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Proms is short for Promenade concerts, informal and inexpensive concerts where Promenaders (Prommers) stand to listen. Today, the Last Night of the Proms has up to 900 Prommers standing in the central Arena and a further 500 standing, sitting or even lying down in the Gallery.
Sir Henry Wood, who conducted the very first Prom on Saturday 10th August 1895, conducted every Prom for half a century. In his memory, the Proms are now officially called "BBC Music presents the Henry Wood Promenade Concerts".
The Proms is full of traditions, staples and in-jokes. In 1901, Elgar's Pomp and Circumstance March No. 1 was first performed and was an instant hit! Given a double encore, Pomp and Circumstance is now a staple of the Last Night of the Proms.
As the Proms’ maestro, Sir Henry was the driving force behind many new arrangements of well-known pieces to suit the orchestra he was working with. He was also a champion of lesser known, or underplayed pieces, arranging them in exciting and accessible ways for the public.
Critics complained about Sir Henry's enthusiasm for arrangements. In response, Sir Henry played a joke on them. “I got very fed up with them, always finding fault with any arrangement or orchestrations that I made … ‘spoiling the original’,” he said.
For the 1929 Proms, he claimed one of his orchestrations of a Bach piece was the work of a Russian composer called Paul Klenovsky. Klenovsky, an entirely fictional composer made up by Sir Henry, was widely praised for the arrangement.
The press, he said later, “fell into the trap and said the scoring was wonderful, Klenovsky had the real flair for true colour – and performance after performance was given and asked for.”
It took five years for Wood to reveal the truth, after which the Times published a tongue-in-cheek tribute to Klenovsky.
Until 1941, the Queen's Hall was home to the Proms. But with the Blitz, came tragedy. On the 10th May 1941, future Proms conductor, Sir Malcolm Sargent, led a performance of the Enigma Variations and The Dream of Gerontius. This was the last performance the Hall would ever know.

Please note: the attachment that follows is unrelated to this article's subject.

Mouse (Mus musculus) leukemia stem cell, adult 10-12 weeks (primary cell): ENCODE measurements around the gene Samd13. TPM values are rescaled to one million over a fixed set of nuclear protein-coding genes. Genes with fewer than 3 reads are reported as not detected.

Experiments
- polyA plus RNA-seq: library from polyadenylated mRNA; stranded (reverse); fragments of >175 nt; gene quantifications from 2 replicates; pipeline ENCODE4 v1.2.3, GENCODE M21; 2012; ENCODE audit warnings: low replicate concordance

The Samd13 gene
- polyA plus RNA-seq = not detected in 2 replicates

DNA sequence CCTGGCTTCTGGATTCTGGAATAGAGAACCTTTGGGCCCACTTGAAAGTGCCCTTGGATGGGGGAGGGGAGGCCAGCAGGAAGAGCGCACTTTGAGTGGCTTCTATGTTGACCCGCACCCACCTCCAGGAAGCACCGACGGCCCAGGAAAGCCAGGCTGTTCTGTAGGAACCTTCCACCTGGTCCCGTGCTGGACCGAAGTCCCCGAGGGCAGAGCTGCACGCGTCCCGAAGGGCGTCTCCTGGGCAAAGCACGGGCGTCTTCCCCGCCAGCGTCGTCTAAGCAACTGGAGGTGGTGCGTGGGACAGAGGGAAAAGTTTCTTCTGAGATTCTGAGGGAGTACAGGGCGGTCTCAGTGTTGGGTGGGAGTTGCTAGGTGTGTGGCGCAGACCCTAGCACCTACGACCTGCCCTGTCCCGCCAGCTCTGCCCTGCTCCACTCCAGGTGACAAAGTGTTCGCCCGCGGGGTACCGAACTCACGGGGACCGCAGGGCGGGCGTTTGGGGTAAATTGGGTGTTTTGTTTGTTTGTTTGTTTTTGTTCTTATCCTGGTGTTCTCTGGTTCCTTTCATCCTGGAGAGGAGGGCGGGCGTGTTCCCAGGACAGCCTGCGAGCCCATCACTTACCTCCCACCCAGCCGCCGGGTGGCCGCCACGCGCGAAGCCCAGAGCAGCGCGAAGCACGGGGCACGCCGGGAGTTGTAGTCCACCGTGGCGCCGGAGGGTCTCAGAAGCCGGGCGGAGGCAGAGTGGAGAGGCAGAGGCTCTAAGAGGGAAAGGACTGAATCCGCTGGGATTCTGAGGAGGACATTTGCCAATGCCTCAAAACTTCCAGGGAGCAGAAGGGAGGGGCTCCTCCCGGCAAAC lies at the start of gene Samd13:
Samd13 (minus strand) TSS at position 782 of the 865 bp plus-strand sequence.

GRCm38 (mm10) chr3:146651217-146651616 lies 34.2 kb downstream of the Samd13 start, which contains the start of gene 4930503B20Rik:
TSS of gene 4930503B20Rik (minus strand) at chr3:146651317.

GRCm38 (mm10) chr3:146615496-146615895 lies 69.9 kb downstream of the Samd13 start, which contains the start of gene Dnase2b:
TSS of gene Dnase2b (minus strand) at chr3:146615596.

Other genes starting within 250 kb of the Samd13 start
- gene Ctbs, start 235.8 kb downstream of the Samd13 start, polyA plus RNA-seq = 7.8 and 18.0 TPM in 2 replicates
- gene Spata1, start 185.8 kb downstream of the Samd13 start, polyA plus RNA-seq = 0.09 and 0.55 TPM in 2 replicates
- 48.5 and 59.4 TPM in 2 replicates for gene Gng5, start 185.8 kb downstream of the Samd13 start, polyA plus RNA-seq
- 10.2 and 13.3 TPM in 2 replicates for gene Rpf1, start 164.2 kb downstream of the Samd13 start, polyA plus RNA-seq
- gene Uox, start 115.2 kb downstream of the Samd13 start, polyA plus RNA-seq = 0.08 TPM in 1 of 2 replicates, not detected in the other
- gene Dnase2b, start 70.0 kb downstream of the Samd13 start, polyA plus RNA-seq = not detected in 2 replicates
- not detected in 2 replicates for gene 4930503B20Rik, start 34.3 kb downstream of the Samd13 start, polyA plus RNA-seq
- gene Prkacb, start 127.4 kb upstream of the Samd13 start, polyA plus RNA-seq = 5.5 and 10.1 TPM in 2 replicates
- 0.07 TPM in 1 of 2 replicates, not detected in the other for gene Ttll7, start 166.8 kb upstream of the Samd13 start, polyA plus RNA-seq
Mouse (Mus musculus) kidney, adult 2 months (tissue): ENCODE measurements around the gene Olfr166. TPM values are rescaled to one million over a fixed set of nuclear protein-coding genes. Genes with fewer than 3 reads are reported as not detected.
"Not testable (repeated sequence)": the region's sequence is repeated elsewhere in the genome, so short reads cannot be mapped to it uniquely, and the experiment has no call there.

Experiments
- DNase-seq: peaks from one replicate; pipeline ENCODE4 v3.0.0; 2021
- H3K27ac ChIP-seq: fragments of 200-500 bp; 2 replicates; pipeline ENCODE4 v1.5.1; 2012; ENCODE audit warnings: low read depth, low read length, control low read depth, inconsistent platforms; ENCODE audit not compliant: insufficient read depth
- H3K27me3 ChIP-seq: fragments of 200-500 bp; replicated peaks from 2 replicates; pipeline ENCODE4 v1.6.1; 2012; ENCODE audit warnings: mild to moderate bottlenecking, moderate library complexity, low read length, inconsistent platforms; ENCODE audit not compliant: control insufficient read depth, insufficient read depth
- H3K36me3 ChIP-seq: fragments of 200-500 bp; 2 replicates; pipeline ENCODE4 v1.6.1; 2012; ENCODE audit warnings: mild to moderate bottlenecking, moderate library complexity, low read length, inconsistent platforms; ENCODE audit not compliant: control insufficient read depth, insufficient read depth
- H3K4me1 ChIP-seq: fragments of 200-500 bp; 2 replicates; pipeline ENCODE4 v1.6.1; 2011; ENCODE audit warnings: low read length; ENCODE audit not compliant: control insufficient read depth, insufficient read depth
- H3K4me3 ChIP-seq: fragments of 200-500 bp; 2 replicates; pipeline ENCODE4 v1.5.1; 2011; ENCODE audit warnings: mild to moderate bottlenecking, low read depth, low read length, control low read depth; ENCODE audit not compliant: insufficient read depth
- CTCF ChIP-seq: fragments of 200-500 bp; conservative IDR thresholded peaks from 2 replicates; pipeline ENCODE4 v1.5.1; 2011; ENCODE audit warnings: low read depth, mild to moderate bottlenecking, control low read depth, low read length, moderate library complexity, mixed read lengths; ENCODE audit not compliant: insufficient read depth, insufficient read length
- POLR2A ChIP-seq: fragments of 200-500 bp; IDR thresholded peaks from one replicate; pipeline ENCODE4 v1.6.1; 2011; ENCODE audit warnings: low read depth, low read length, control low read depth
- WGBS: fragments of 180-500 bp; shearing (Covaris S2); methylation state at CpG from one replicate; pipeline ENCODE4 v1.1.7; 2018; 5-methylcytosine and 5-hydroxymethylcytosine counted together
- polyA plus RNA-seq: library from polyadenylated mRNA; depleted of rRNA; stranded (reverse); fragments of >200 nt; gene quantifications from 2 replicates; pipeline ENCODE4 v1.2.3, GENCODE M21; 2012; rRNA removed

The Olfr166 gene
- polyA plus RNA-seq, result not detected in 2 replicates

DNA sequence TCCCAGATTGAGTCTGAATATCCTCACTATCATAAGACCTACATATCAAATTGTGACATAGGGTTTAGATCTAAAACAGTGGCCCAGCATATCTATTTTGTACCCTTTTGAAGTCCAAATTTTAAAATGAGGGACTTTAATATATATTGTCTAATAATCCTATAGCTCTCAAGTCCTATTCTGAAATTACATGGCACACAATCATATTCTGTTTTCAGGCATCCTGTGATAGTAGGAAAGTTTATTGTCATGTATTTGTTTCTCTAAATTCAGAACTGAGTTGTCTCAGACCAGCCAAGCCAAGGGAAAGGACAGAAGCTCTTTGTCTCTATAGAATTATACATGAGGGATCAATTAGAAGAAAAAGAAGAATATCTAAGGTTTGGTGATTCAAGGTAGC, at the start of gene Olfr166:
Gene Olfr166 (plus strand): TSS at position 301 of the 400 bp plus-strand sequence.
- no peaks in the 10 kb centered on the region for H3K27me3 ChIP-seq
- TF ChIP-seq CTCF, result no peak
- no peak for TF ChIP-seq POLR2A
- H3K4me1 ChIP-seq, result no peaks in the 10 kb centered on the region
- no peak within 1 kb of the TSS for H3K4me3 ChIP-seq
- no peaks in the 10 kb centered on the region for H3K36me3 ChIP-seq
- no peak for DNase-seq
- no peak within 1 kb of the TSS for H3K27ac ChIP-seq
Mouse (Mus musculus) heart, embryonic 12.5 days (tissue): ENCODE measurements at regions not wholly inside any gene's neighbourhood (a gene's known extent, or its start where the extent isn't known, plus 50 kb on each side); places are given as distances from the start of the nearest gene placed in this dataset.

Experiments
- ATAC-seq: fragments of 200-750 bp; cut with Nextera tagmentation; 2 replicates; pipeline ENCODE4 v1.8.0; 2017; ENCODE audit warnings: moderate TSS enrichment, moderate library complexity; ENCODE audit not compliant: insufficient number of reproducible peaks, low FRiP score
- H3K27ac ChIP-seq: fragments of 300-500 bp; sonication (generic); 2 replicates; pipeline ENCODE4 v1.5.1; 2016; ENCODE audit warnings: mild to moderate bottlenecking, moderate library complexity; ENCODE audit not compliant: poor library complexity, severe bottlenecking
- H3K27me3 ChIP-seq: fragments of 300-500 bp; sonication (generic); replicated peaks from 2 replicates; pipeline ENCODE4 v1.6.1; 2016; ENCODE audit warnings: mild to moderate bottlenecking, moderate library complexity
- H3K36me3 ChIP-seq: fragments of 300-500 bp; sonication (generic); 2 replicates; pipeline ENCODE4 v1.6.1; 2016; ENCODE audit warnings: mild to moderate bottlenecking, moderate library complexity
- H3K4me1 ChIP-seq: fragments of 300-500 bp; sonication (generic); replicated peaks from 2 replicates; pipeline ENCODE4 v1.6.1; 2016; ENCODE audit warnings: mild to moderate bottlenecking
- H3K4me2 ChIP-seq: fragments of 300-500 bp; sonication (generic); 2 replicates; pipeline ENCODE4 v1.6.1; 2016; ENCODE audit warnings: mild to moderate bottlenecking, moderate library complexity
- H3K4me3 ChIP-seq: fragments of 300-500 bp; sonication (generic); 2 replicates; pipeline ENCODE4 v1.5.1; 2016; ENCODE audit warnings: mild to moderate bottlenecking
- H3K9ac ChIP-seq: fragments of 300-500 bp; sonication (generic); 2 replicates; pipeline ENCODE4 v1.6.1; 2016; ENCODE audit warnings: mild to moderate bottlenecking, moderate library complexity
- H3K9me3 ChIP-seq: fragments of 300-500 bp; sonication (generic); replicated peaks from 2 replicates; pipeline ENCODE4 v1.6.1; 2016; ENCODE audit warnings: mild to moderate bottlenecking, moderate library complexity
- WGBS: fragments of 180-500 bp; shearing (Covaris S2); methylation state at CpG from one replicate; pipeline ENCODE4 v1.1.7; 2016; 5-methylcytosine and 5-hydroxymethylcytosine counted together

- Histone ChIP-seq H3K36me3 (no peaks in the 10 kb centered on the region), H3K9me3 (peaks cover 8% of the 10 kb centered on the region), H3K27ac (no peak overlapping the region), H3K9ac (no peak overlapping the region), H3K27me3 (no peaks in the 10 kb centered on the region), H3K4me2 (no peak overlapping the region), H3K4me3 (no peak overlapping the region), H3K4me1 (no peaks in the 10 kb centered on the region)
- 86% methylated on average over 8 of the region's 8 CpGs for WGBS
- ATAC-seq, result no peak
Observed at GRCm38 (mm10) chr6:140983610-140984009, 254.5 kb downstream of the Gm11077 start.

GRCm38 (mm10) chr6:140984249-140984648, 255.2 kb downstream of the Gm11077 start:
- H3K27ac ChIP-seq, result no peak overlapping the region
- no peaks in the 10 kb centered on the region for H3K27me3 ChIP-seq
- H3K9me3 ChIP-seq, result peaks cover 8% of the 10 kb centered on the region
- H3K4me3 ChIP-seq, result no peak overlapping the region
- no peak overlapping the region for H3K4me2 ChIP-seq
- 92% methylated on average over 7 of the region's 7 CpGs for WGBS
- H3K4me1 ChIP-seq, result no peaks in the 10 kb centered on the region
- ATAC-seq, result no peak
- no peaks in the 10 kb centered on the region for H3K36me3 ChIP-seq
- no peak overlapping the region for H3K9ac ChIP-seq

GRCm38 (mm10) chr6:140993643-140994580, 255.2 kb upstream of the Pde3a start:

That night an intensive air raid destroyed or seriously damaged a number of iconic buildings, including the chamber of the House of Commons, British Museum and Westminster Abbey.
A single incendiary bomb hit the Queen's Hall, engulfing the auditorium in a fire that destroyed the entire building. The Hall was reduced to rubble and the London Philharmonic lost thousands of pounds' worth of instruments. But like the Blitz spirit, the Proms could not be snuffed out so easily.
In the aftermath of the destruction, the only object that remained intact was a bronze bust of Sir Henry Wood. The bust was recovered from the ruins of Queens Hall and placed before the organ in the Royal Albert Hall, signifying it as the Proms' new home.
This year, over the last two months, there have been 74 concerts in the Royal Albert Hall and 13 in Cadogan Hall. This weekend, the 75th and final concert takes place: the Last Night of the Proms. This year will also include four Proms in the Park celebrations around the UK.
Sir Andrew Davis, the popular former steersman of the Last Night, returns to direct the evening.
This Last Night includes an extended nautical theme. In addition to the traditional favourites, this year includes Stanford’s Songs of the Sea, featuring star Canadian baritone Gerald Finley.
Another British classic, Blest Pair of Sirens, which honour the ‘harmonious sisters, Voice and Verse’, joins Jerusalem to commemorate the centenary year of the composer, Hubert Parry's, death.
For those planning on Promming in the Capital, make Grange Hotels your choice of overnight stay. With outstanding 4 and 5 star hotels within walking distance of the Royal Albert Hall, you can end the biggest musical night of the year in luxury and style.